Metabolism of dictamnine in liver microsomes from mouse, rat, dog, monkey, and human, Journal of Pharmaceutical and Biomedical Analysis. November 18, 2015. Pei Wang (A,B), Yunli Zhao (A), Yingdong Zhu (B), Jianbo Sun (C), Aaron Yerke (B), Shengmin Sang (B), Zhiguo Yu (A).
A School of Pharmacy, Shenyang Pharmaceutical University, Shenyang 110016, China
B Center for Excellence in Post-Harvest Technologies, North Carolina Agricultural and Technical State University, North Carolina Research Campus, 500 Laureate Way, Kannapolis, NC 28081, USA
C Department of Natural Medicinal Chemistry, China Pharmaceutical University, Nanjing 210009, China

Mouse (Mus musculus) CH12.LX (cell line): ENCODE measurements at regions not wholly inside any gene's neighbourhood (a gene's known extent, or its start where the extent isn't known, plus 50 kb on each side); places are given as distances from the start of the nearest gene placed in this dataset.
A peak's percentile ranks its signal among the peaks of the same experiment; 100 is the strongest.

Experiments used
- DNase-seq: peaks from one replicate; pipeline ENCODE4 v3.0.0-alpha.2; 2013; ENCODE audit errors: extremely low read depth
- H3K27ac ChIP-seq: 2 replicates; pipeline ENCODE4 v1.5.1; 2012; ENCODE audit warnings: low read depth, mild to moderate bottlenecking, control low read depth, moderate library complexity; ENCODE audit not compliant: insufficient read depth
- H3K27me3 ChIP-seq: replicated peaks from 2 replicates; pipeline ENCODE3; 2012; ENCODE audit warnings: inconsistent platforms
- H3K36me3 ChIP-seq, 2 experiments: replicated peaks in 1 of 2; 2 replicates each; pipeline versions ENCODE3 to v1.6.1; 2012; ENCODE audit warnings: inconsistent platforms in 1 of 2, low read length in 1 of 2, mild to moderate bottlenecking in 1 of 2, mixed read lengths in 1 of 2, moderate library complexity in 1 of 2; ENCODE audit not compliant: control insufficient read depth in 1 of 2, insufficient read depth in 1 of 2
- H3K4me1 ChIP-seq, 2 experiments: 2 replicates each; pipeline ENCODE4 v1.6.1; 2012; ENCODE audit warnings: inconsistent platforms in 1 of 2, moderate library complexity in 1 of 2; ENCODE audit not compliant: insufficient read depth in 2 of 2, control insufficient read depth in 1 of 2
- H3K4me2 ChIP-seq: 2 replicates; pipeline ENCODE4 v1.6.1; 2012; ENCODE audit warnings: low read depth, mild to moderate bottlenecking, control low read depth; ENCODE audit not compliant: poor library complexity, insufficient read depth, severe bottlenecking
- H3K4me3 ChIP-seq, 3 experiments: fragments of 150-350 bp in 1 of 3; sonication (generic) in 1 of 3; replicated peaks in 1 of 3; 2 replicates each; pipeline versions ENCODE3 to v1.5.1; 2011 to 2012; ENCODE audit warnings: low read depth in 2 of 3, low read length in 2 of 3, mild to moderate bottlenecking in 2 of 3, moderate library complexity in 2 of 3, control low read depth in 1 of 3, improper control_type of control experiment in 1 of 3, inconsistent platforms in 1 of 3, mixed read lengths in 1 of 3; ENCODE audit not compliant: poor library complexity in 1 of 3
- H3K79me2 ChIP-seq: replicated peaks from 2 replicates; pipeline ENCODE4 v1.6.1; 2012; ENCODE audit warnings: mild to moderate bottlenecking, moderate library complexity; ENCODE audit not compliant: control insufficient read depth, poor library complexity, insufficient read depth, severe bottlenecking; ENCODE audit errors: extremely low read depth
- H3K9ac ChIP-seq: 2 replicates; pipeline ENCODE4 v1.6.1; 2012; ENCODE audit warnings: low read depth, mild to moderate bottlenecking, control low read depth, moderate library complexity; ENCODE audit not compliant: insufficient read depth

Dictamnine, a furoquinoline alkaloid isolated from the root bark of Dictamnus dasycarpus Turcz. (Rutaceae), is reported to have a wide range of pharmacological activities. In this study, the in vitro metabolic profiles of dictamnine in mouse, rat, dog, monkey, and human liver microsomes were investigated and compared. Dictamnine was incubated with liver microsomes in the presence of an NADPH-regenerating system, resulting in the formation of eight metabolites (M1–M8). M1 is an O-desmethyl metabolite. M5 and M6 are formed by a mono-hydroxylation of the benzene ring of dictamnine. M8 was tentatively identified as an N-oxide metabolite. The predominant metabolic pathway of dictamnine occurs through the epoxidation of the 2,3-olefinic to yield a 2,3-epoxide metabolite (M7), followed by the ring of the epoxide opening to give M4. Likewise, cleavage of the furan ring forms M2 and M3. Slight differences were observed in the in vitro metabolic profiles of dictamnine among the five species tested. A chemical inhibition study with a broad and five specific CYP450 inhibitors revealed that most of the dictamnine metabolites in liver microsomes are mediated by CYP450, with CYP3A4 as the predominant enzyme involved in the formation of M7, the major metabolite. These findings provide vital information to better understand the metabolic processes of dictamnine among various species.